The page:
Young Syrian men in government-controlled areas are using any means necessary, including violent protests, to avoid military conscription — even if they support the government.
More than 80,000 soldiers and other pro-regime fighters have been killed in the four-year-old conflict, out of a total of roughly 220,000 dead, according to the Syrian Observatory for Human Rights.
“I’m with the regime, but I am a deserter, because military service in Syria means death,” said George, a student from Damascus. “Very few young men accept to enlist, because at our age, no one wants to die.”
As the territory that has fallen out of regime control is predominantly Sunni Muslim, the government is heavily recruiting from among the Druze, Christian, Alawite and Ismaili minorities.
Now these communities say that they have paid a heavy price to defend Syrian President Bashar al-Assad’s rule against deadly opponents, including al-Qaeda-linked militants and the Islamic State group.
“Even if they support the army and the regime, they’re not willing to serve its flag,” said Sema Nassar, a human rights activist from the northwest province of Latakia, a heartland for the Alawite sect from which al-Assad hails.
“Everyone without exception is discontent. After four years of an ugly war, who isn’t unhappy?” Nassar said.
Faced with a “war of attrition ... the government must use considerable coercion” to replenish its ranks, said Joshua Landis, director of the Center for Middle East Studies at the University of Oklahoma.
“The rebels speak about being able to outlast the Alawites and kill their young men. They probably can if the war goes on long enough,” Landis said.
Sunni Muslims make up about 80 percent of Syria’s population, while Alawites constitute roughly 10 percent.
Syrian men by law are required to serve a two-year military service, which can be extended for much longer.
Hit by defections and desertions, Syria’s 300,000-strong military has halved in size since 2011, according to Aram Nerguizian, a military affairs expert from the Center for Strategic and International Studies. To reverse the trend and snare draft dodgers, military police have redoubled their efforts.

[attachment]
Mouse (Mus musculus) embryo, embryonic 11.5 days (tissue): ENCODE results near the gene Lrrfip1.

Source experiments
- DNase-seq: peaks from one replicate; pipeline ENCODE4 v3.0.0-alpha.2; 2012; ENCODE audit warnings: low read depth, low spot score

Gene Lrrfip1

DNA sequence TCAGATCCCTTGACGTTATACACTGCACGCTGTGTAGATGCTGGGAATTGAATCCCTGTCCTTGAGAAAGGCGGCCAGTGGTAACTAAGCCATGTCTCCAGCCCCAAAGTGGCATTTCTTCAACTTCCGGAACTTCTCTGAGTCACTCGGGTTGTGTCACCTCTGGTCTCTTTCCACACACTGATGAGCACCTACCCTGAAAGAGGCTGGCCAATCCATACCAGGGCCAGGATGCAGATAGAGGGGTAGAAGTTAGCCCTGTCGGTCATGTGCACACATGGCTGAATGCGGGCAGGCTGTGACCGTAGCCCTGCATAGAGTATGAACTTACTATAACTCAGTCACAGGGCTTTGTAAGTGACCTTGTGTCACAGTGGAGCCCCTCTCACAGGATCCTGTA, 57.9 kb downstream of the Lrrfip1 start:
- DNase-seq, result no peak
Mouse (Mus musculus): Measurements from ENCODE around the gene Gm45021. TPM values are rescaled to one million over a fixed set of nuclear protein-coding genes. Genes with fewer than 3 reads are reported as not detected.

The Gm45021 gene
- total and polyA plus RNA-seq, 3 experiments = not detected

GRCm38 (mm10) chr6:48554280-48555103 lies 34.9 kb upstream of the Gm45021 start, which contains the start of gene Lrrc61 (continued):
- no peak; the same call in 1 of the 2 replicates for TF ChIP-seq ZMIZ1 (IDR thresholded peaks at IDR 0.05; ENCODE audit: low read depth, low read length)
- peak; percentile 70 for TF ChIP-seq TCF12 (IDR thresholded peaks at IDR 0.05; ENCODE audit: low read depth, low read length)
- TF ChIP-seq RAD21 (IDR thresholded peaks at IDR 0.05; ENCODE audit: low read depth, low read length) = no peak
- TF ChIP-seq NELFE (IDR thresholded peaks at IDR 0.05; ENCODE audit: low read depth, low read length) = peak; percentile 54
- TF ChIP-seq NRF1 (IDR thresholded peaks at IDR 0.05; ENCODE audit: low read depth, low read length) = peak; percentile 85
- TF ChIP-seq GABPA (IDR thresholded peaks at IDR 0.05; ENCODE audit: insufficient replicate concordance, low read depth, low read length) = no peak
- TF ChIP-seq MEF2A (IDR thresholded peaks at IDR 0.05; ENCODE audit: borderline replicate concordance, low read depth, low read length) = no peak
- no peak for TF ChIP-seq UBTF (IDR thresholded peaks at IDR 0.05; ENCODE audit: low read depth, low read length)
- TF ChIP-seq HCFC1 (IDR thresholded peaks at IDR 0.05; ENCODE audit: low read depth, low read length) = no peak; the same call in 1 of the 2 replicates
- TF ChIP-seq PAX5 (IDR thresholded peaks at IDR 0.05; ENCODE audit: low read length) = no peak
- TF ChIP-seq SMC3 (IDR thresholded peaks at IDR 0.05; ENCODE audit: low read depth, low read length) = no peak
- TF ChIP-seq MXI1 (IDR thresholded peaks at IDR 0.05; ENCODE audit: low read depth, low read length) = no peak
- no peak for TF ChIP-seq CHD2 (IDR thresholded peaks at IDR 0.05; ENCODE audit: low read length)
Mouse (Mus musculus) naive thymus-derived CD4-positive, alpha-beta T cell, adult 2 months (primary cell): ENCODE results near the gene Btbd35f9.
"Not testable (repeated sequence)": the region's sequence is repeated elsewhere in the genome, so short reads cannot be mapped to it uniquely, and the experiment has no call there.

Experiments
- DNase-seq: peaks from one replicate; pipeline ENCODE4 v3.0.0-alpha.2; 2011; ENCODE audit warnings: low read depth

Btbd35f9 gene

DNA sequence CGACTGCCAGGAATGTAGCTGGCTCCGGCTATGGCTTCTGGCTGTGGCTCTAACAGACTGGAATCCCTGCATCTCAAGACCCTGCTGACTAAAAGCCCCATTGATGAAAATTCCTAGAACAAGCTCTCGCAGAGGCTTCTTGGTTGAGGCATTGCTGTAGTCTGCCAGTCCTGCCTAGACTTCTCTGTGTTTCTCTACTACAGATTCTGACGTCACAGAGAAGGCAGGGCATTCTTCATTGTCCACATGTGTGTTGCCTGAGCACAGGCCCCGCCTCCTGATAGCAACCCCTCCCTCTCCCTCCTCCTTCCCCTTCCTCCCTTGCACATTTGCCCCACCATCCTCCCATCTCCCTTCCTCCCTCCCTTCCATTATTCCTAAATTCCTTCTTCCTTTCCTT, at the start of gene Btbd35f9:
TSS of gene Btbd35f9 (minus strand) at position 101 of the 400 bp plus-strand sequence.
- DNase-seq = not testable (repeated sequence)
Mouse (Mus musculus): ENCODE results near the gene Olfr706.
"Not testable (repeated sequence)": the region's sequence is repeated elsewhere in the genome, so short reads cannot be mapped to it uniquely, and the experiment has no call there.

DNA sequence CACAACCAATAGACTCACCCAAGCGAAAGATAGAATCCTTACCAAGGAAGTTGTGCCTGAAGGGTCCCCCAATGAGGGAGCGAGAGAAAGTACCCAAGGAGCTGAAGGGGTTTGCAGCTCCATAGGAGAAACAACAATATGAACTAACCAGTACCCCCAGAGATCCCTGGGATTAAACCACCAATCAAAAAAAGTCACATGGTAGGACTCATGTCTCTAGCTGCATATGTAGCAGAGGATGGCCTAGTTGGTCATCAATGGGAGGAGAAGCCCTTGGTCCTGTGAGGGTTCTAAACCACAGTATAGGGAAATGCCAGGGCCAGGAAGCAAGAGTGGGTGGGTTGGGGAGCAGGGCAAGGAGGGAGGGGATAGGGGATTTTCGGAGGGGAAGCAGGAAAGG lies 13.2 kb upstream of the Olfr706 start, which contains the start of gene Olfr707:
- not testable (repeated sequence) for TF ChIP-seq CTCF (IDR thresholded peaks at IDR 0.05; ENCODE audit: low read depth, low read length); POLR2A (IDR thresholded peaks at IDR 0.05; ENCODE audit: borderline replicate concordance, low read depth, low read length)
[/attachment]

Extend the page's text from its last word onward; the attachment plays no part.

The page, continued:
“They set up checkpoints at the entrances to cities and check the buses coming through them for young men,” said Omar al-Jeblawi, a rights advocate from Jeblah in Latakia.
He said security forces also stand guard at university gates to screen male students and teachers.
“They comb through neighborhoods and take all of the guys 18 and up,” Jeblawi told reporters by telephone.
According to George, deserters are also caught when they seek a government service, like getting married.
To avoid the draft, some have fled the country, while others have paid exorbitant bribes to officials.
In Damascus, “young men enroll in university just to get a waiver,” George said.
Others, including Sunnis, join local pro-government militias like the National Defense Force to avoid being stationed in distant provinces, Jeblawi said.
He said young men in Latakia had also set up guards around houses they thought may be raided by security forces.
The most significant resistance took place in Sweida, a southern bastion of Syria’s Druze minority.
In April, in the town of Salkhad, Abdallah Abu Mansur was arrested by local police for deserting the armed forces, a resident said. Relatives and friends then held a violent protest outside the police station.
It was the latest of many similar incidents in the province.
In December last year, residents of another town took a man hostage and broke into the office of local security forces and released a relative. In November, a mob attacked a military patrol after it had forcefully recruited someone.
And in the summer of last year, Druze religious leaders stopped a military patrol from arresting another young deserter.
In all these cases, the deserter being held was released — some say due to political considerations.
“The government doesn’t dare respond brutally, as it fears that the Druze will change sides and join the opposition,” the resident said.
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